Tackling an unexpected factor in mosquito-borne disease
Moreno-Madrinan, M.J., and Turell, M. 2017. “Factors of concern regarding Zika and other Aedes aegypti- transmitted viruses in the United States.” Journal of Medical Entomology. 54(2): 251-257. DOI: 10.1093/jme/tjw212
West Nile Virus, dengue fever, and Zika are among the most common diseases transmitted to humans by mosquitoes in the Western Hemisphere. As more people move to cities and travel around the globe, disease outbreaks transmitted by mosquitoes are likely to increase. Outbreaks are often unpredictable and threaten communities in warmer and wetter climates because mosquitoes need warm and stagnant freshwater for reproduction. New evidence suggests that while climate undoubtedly influences the density and distribution of disease-carrying mosquitos, drinking water access and storage also determine a region’s vulnerability to these diseases.
In a recent study, Max J. Moreno-Madriñán from Indiana University conducted a literature review to identify the most important factors that influence outbreaks of Zika and other viruses transmitted by one mosquito species, Aedes aegypti. Aedes aegypti, also known as yellow fever mosquito, is found across the globe and transmits more viruses than any other mosquito species in North and South America. Moreno-Madriñán used the most recent Zika virus outbreak as a case study. The literature review, published in the Journal of Medical Entomology, identifies the complex interactions behind climate, socioeconomic status, and mosquito-borne disease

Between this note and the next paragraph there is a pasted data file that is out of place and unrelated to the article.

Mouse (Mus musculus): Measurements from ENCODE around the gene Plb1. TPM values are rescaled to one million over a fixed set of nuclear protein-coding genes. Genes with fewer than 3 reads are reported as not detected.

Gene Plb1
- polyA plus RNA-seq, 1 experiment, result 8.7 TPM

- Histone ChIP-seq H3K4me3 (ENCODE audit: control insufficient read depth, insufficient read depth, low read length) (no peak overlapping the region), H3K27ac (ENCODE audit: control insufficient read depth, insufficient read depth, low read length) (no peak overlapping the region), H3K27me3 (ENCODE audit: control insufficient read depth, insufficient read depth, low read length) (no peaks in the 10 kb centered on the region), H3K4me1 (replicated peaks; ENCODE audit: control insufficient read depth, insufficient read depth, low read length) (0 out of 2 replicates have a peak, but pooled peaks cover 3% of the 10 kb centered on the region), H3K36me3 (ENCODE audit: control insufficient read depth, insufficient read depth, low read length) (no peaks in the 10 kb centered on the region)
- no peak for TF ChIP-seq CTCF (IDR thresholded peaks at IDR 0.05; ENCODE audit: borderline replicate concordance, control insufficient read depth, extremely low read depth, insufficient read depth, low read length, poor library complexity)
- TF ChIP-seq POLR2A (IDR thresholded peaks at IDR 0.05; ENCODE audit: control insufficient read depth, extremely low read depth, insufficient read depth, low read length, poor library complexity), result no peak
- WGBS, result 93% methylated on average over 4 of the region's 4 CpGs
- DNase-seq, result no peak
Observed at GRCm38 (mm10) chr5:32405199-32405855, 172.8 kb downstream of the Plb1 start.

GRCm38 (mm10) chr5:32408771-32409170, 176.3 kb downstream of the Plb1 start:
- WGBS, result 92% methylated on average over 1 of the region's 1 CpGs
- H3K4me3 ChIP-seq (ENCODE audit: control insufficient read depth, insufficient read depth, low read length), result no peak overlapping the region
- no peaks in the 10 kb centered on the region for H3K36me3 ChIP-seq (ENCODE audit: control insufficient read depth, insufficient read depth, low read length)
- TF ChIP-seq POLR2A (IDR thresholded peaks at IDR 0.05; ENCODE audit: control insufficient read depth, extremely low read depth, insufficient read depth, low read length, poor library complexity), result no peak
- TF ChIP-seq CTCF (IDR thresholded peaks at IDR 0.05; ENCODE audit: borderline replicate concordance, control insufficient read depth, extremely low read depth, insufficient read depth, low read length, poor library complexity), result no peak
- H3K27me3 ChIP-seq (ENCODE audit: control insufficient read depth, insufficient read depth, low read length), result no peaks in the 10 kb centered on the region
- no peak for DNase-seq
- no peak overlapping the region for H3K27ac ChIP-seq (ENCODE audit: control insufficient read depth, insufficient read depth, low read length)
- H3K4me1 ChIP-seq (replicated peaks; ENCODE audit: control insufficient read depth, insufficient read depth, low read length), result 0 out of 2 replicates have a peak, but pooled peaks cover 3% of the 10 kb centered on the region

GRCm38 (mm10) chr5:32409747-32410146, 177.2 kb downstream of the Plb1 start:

Past studies have shown that the climate phenomenon, El Niño, is directly related to an increase in mosquito-borne infections. El Niño events occur every three to six years when cool, dry air warms as it travels across the Pacific Ocean, creating changes in global temperature and rainfall. An El Niño event in 2015 caused unusually warm temperatures in the Americas and altered precipitation patterns, leading to high mosquito population numbers and a high rate of infection.
The recent El Niño event increased rain in some regions and left others dry. Yet, both regions had high rates of mosquito-borne infection. Max J. Moreno-Madriñán speculated it is linked to the way communities access and store drinking water. Some regions in South America lack water pipes. And those that do have water pipes may lack a constant supply of running water, forcing people to store water aboveground. In addition, most households in these regions do not have screened windows and air conditioning, allowing mosquitoes to get inside.
Containers that store water aboveground provide ideal breeding grounds for mosquitoes. This is especially relevant during the dry season, since people will store more water to meet their daily needs. Also, Aedes aegypti, which relies heavily on human-filled containers, may increase during dryer years in tropical rainy regions.
Mosquito-borne disease will continue to be a global health concern in the future. Climate change, urbanization, and globalization will change the way we manage mosquito populations to reduce incidences of infection. Even underground water supply practices may not be a perfect solution to preventing mosquito reproduction. In North America, steam tunnels that run underground allow for warm water to form on the surface, possibly creating favorable conditions for mosquito larvae. Countries will need to innovate their water storage technologies and improve their piped water supplies to effectively contain the spread of further mosquito-borne diseases.